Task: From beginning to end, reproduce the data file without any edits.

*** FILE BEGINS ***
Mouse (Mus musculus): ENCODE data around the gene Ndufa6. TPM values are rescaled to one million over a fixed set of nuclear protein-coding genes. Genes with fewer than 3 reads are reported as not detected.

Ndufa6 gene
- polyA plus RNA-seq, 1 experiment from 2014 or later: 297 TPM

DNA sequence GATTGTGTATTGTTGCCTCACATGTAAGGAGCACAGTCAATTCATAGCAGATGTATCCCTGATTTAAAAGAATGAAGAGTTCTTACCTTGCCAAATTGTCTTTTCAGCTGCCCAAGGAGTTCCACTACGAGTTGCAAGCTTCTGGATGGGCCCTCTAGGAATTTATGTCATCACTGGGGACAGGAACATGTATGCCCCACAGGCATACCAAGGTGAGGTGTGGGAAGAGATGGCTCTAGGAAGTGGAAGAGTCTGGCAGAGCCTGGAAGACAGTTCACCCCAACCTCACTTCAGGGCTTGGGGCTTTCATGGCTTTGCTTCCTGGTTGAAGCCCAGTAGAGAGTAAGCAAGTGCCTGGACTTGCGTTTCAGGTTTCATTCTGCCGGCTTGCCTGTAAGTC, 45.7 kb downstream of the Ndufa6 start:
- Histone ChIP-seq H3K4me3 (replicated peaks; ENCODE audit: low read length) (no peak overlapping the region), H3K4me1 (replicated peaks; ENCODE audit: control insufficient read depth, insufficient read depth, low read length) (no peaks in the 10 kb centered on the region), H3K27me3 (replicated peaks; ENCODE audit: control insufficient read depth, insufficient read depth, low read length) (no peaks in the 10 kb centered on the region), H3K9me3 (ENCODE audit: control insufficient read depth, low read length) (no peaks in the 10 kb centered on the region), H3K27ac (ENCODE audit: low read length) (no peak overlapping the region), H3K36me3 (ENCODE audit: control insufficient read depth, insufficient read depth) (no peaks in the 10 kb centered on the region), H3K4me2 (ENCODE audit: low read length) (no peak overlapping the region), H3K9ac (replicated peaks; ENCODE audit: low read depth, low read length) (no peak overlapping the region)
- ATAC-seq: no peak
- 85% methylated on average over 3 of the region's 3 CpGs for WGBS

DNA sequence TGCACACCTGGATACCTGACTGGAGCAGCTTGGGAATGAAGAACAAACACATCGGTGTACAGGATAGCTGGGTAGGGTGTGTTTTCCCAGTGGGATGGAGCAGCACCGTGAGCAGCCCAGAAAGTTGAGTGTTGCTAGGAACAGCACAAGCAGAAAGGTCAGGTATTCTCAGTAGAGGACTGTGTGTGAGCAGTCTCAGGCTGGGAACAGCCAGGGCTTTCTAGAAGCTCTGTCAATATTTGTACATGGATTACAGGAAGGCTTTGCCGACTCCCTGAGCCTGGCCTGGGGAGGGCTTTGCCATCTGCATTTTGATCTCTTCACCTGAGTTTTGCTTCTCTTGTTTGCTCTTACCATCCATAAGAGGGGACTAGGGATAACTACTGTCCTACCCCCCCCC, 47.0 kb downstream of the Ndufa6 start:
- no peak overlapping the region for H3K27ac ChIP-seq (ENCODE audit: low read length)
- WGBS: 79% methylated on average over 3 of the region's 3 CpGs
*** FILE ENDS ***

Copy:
Mouse (Mus musculus): ENCODE data around the gene Ndufa6. TPM values are rescaled to one million over a fixed set of nuclear protein-coding genes. Genes with fewer than 3 reads are reported as not detected.

Ndufa6 gene
- polyA plus RNA-seq, 1 experiment from 2014 or later: 297 TPM

DNA sequence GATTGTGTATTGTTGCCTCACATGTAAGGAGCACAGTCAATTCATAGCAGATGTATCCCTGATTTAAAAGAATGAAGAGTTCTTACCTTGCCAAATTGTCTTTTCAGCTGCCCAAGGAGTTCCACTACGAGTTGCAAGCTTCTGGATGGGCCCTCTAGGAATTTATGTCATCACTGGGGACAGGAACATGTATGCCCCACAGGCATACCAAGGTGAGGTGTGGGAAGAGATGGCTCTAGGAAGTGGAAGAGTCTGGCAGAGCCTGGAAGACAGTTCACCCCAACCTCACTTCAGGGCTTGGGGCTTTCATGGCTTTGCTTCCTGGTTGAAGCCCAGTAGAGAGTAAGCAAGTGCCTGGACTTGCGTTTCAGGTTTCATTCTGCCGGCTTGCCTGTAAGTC, 45.7 kb downstream of the Ndufa6 start:
- Histone ChIP-seq H3K4me3 (replicated peaks; ENCODE audit: low read length) (no peak overlapping the region), H3K4me1 (replicated peaks; ENCODE audit: control insufficient read depth, insufficient read depth, low read length) (no peaks in the 10 kb centered on the region), H3K27me3 (replicated peaks; ENCODE audit: control insufficient read depth, insufficient read depth, low read length) (no peaks in the 10 kb centered on the region), H3K9me3 (ENCODE audit: control insufficient read depth, low read length) (no peaks in the 10 kb centered on the region), H3K27ac (ENCODE audit: low read length) (no peak overlapping the region), H3K36me3 (ENCODE audit: control insufficient read depth, insufficient read depth) (no peaks in the 10 kb centered on the region), H3K4me2 (ENCODE audit: low read length) (no peak overlapping the region), H3K9ac (replicated peaks; ENCODE audit: low read depth, low read length) (no peak overlapping the region)
- ATAC-seq: no peak
- 85% methylated on average over 3 of the region's 3 CpGs for WGBS

DNA sequence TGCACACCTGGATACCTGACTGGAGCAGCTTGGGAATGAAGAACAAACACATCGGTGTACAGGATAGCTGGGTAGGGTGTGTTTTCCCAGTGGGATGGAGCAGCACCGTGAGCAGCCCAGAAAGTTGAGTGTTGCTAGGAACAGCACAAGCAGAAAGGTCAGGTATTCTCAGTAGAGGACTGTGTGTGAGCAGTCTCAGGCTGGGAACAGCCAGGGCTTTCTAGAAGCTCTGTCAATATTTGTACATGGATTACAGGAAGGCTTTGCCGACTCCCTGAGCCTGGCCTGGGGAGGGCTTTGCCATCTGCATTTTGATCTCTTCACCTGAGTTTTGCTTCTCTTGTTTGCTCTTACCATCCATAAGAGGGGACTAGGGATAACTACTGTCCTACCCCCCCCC, 47.0 kb downstream of the Ndufa6 start:
- no peak overlapping the region for H3K27ac ChIP-seq (ENCODE audit: low read length)
- WGBS: 79% methylated on average over 3 of the region's 3 CpGs